So Robinson decided to look into a consumer-driven healthcare plan--a health insurance plan that allows members to use personal health savings accounts (HSAs), health reimbursement accounts (HRAs) or similar medical payment products to pay routine healthcare expenses directly, while a high-deductible health insurance policy protects them from catastrophic medical expenses.
In 2004, Las Vegas became the first municipality to roll out a consumer-driven healthcare plan. Today, it has one of the most successful plans, with 80 percent participation, Robinson said.
"Our employees love it," she said. "They took to it like ducks to water."
"The most effective thing we did, I think, was the elevator speech," said Robinson. "My benefits administrator and I would get on the elevator in City Hall and ride to the 10th floor, talking about it. As people got on and off, they kept hearing snippets.
"By the time the actual education started, a lot of people already knew about consumer-driven health care. Then there were all kinds of educational pieces--there was nine months of education."
At first, everything seemed to go smoothly. During the first few months, Robinson and staff stopped getting complaints from employees about payment delays and other problems related to their previous third-party administrator.
"Some people were patting themselves on the back," said Robinson. "But I kept reminding them that three months don't a trend make."
Eventually, employees took a look at their EOBs (explanation of benefits) and discovered that they were paying their doctors more than before. Robinson studied the issue. The problem? Their chosen network turned out to be strong on the East Coast, but not so strong on the West Coast. Robinson went with a new network.
"I like to say we changed because employees were paying attention," she said, "not because I was so smart."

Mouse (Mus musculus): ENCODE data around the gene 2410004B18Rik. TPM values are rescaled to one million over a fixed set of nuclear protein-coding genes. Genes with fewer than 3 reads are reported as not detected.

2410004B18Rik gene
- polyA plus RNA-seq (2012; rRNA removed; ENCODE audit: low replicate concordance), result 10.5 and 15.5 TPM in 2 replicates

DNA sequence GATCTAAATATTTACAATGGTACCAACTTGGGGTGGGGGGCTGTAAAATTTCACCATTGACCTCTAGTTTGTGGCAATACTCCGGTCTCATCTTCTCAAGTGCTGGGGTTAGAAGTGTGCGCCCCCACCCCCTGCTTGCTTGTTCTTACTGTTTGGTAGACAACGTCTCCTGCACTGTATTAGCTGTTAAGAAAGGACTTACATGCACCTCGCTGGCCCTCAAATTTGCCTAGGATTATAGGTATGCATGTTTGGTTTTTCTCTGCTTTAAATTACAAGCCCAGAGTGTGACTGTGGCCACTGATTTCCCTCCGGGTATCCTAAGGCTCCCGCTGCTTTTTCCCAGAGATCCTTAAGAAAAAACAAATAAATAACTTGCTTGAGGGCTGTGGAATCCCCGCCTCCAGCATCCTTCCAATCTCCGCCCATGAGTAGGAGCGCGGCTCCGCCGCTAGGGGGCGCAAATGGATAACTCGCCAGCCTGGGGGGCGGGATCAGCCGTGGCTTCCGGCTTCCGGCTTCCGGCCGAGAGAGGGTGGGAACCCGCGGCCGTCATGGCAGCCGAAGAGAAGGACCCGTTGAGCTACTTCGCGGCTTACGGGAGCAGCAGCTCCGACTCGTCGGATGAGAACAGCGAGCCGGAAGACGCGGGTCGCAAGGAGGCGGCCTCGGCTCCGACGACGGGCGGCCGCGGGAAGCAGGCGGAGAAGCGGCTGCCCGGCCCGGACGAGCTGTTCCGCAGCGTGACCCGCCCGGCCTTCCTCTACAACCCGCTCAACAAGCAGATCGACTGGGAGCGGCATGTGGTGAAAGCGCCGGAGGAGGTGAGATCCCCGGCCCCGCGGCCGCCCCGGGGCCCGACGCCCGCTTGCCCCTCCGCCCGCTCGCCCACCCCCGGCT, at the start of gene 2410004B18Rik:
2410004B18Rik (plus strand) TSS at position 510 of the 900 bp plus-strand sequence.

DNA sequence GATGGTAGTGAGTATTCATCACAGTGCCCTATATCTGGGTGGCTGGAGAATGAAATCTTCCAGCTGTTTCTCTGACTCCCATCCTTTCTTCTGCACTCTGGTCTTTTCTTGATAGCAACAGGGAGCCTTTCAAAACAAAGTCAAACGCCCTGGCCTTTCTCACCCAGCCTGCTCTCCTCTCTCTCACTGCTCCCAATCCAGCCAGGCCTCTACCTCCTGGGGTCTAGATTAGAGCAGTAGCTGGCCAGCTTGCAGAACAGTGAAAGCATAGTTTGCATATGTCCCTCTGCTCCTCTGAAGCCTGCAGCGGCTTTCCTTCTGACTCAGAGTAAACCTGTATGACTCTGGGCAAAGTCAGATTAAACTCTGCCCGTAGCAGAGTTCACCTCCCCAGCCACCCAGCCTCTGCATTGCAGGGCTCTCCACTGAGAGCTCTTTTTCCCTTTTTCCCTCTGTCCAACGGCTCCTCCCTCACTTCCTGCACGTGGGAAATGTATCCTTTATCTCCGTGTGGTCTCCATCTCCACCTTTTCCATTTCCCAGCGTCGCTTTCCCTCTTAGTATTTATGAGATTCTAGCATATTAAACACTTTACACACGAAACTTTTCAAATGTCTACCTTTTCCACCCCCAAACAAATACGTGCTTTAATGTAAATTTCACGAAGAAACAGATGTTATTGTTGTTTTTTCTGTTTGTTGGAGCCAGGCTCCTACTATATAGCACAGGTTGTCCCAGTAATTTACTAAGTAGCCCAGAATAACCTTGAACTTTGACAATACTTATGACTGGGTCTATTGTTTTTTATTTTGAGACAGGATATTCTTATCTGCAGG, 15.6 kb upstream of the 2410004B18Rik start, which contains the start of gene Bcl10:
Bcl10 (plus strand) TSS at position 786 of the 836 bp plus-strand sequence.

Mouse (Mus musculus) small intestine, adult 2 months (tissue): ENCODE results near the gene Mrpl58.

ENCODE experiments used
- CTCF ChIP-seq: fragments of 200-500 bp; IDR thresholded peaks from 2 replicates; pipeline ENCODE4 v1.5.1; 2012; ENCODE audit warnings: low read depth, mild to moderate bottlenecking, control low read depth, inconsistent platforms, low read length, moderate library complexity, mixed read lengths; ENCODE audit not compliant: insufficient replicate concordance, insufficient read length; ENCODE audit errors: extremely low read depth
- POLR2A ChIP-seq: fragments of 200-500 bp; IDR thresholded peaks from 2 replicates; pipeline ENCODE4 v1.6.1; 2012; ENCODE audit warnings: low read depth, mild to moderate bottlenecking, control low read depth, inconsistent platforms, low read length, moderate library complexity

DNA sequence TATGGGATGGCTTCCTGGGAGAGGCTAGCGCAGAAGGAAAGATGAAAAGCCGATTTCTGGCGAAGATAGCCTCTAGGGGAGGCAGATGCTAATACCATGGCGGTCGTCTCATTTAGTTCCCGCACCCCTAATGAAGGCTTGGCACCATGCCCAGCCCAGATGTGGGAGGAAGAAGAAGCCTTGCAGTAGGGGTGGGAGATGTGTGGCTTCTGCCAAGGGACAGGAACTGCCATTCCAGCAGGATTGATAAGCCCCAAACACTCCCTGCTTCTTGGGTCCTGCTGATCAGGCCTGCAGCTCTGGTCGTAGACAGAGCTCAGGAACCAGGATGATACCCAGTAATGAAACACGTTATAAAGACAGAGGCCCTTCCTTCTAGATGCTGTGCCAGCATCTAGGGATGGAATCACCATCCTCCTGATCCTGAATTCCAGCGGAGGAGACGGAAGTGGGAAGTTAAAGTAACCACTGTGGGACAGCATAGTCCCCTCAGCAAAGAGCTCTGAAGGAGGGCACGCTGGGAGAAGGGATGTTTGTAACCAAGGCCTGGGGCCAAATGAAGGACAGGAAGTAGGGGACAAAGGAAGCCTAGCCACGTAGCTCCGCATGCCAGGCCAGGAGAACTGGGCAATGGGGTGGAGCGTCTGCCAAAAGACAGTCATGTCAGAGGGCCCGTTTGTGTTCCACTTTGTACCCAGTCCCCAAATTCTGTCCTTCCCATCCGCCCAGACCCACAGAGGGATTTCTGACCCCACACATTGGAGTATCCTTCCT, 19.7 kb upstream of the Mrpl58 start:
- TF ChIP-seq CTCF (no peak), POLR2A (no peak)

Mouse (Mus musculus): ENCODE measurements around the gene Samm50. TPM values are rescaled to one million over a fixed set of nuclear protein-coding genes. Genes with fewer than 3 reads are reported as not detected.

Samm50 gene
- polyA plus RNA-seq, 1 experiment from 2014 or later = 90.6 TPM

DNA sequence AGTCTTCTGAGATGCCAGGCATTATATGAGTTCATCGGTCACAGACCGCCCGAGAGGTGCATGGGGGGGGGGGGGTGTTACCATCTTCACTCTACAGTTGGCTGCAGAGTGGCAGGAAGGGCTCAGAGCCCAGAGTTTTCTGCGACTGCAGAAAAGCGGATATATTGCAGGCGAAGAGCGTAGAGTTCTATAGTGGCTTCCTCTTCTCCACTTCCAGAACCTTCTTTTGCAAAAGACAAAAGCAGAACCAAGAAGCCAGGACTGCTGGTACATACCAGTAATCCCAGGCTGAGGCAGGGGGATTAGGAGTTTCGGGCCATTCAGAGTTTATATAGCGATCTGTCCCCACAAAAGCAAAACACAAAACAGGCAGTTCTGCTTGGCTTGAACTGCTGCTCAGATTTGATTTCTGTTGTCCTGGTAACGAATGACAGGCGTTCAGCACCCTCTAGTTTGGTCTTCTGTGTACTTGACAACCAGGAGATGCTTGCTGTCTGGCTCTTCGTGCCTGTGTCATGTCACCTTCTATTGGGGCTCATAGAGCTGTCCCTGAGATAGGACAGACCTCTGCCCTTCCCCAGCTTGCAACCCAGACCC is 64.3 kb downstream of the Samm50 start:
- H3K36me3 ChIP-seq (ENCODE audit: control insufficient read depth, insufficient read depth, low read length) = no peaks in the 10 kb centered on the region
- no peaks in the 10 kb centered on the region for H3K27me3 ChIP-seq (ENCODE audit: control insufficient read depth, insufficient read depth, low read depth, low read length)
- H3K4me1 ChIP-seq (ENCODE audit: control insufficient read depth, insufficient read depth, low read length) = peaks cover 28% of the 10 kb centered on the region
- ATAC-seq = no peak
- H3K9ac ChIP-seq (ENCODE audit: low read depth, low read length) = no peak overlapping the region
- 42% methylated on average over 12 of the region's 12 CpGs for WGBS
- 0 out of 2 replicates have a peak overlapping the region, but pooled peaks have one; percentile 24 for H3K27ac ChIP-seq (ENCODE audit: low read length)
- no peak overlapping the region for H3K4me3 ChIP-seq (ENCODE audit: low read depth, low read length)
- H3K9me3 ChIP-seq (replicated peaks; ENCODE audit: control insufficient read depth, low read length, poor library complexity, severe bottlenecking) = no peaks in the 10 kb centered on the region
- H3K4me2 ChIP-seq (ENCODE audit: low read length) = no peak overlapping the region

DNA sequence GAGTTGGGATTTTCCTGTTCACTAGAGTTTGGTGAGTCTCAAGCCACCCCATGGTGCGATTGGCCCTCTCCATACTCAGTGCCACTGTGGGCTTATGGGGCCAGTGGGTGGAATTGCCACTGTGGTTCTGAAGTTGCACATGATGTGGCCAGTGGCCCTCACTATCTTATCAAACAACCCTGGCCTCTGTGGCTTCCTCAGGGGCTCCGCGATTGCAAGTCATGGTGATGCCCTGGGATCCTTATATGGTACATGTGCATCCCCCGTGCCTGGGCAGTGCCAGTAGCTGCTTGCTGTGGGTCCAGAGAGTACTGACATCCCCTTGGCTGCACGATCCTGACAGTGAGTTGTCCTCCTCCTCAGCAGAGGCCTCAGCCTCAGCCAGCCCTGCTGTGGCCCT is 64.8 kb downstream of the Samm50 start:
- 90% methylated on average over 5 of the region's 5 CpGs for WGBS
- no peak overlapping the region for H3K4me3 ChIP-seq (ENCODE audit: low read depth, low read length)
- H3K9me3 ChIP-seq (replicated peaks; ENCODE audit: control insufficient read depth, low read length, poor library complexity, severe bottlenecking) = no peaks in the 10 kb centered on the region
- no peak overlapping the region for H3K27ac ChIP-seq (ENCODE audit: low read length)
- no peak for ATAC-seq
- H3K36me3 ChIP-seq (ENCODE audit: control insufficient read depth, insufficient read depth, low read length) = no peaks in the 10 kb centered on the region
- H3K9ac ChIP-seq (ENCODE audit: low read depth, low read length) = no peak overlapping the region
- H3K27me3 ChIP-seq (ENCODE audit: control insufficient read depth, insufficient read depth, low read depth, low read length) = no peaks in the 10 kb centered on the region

THEN BIG SAVINGS
Then there was the problem of wellness coaching. Although telephonic coaching was offered, few people were taking advantage of it. So Robinson went out and found a company that would provide one-on-one wellness coaching on site.
"That's been a really, really successful program," she said. "We're always looking for ways to engage our employees. We're always trying to find fun, innovative things to do. For instance, we have a 'biggest loser' thing going, and now we've opened it up to spouses.
"It's been a major element in keeping our costs down," she added.
Last year, the city spent less for its healthcare program than it did in 2005, when the consumer-driven health plan first went into effect.
And this year--"the Lord willing and no preemie triplets are born," said Robinson--the city will spend under $23 million--far below the $44 million projected for 2010 five years ago.
"We've saved about $40 million since the inception of consumer-driven health care," said Robinson.
But she is not resting on her laurels.
"Everyone is sweating bullets," she said. "The city of Las Vegas is in major financial difficulty.
"Interestingly enough, there has been no serious discussion about ending my wellness program," she said. "Still, I will continue to work hard to justify it."
She has no doubt that she will be able to do it.
"I may be little," Robinson said, "but I'm loud."
May 1, 2010